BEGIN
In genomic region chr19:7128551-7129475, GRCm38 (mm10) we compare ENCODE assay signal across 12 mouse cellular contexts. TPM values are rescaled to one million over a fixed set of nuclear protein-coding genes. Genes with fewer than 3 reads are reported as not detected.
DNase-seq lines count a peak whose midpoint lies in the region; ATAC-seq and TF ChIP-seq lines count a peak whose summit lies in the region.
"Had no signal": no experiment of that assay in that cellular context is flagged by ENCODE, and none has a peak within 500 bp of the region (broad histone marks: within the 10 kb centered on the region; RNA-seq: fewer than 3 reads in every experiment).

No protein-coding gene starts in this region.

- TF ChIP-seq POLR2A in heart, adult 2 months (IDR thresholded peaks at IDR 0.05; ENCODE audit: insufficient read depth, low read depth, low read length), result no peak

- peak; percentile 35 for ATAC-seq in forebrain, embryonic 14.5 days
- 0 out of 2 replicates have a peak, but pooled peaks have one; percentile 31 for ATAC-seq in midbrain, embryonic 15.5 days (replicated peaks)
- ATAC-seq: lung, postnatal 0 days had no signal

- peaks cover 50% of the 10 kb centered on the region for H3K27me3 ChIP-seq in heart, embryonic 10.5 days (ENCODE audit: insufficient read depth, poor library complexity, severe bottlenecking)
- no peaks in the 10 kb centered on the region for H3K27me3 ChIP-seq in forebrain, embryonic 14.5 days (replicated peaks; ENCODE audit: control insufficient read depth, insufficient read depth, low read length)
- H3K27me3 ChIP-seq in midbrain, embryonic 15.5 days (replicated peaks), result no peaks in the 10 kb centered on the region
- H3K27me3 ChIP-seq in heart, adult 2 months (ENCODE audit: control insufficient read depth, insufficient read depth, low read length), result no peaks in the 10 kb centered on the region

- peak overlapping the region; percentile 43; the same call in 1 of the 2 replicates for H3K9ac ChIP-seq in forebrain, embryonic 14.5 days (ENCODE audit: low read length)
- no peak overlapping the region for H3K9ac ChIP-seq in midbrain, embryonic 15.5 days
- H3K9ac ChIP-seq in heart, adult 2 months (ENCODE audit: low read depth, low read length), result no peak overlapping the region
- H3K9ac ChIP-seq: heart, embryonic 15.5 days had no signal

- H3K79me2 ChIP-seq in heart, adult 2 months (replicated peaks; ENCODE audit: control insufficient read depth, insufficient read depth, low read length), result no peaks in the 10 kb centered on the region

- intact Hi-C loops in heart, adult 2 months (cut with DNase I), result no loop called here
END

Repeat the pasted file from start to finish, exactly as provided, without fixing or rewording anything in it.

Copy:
In genomic region chr19:7128551-7129475, GRCm38 (mm10) we compare ENCODE assay signal across 12 mouse cellular contexts. TPM values are rescaled to one million over a fixed set of nuclear protein-coding genes. Genes with fewer than 3 reads are reported as not detected.
DNase-seq lines count a peak whose midpoint lies in the region; ATAC-seq and TF ChIP-seq lines count a peak whose summit lies in the region.
"Had no signal": no experiment of that assay in that cellular context is flagged by ENCODE, and none has a peak within 500 bp of the region (broad histone marks: within the 10 kb centered on the region; RNA-seq: fewer than 3 reads in every experiment).

No protein-coding gene starts in this region.

- TF ChIP-seq POLR2A in heart, adult 2 months (IDR thresholded peaks at IDR 0.05; ENCODE audit: insufficient read depth, low read depth, low read length), result no peak

- peak; percentile 35 for ATAC-seq in forebrain, embryonic 14.5 days
- 0 out of 2 replicates have a peak, but pooled peaks have one; percentile 31 for ATAC-seq in midbrain, embryonic 15.5 days (replicated peaks)
- ATAC-seq: lung, postnatal 0 days had no signal

- peaks cover 50% of the 10 kb centered on the region for H3K27me3 ChIP-seq in heart, embryonic 10.5 days (ENCODE audit: insufficient read depth, poor library complexity, severe bottlenecking)
- no peaks in the 10 kb centered on the region for H3K27me3 ChIP-seq in forebrain, embryonic 14.5 days (replicated peaks; ENCODE audit: control insufficient read depth, insufficient read depth, low read length)
- H3K27me3 ChIP-seq in midbrain, embryonic 15.5 days (replicated peaks), result no peaks in the 10 kb centered on the region
- H3K27me3 ChIP-seq in heart, adult 2 months (ENCODE audit: control insufficient read depth, insufficient read depth, low read length), result no peaks in the 10 kb centered on the region

- peak overlapping the region; percentile 43; the same call in 1 of the 2 replicates for H3K9ac ChIP-seq in forebrain, embryonic 14.5 days (ENCODE audit: low read length)
- no peak overlapping the region for H3K9ac ChIP-seq in midbrain, embryonic 15.5 days
- H3K9ac ChIP-seq in heart, adult 2 months (ENCODE audit: low read depth, low read length), result no peak overlapping the region
- H3K9ac ChIP-seq: heart, embryonic 15.5 days had no signal

- H3K79me2 ChIP-seq in heart, adult 2 months (replicated peaks; ENCODE audit: control insufficient read depth, insufficient read depth, low read length), result no peaks in the 10 kb centered on the region

- intact Hi-C loops in heart, adult 2 months (cut with DNase I), result no loop called here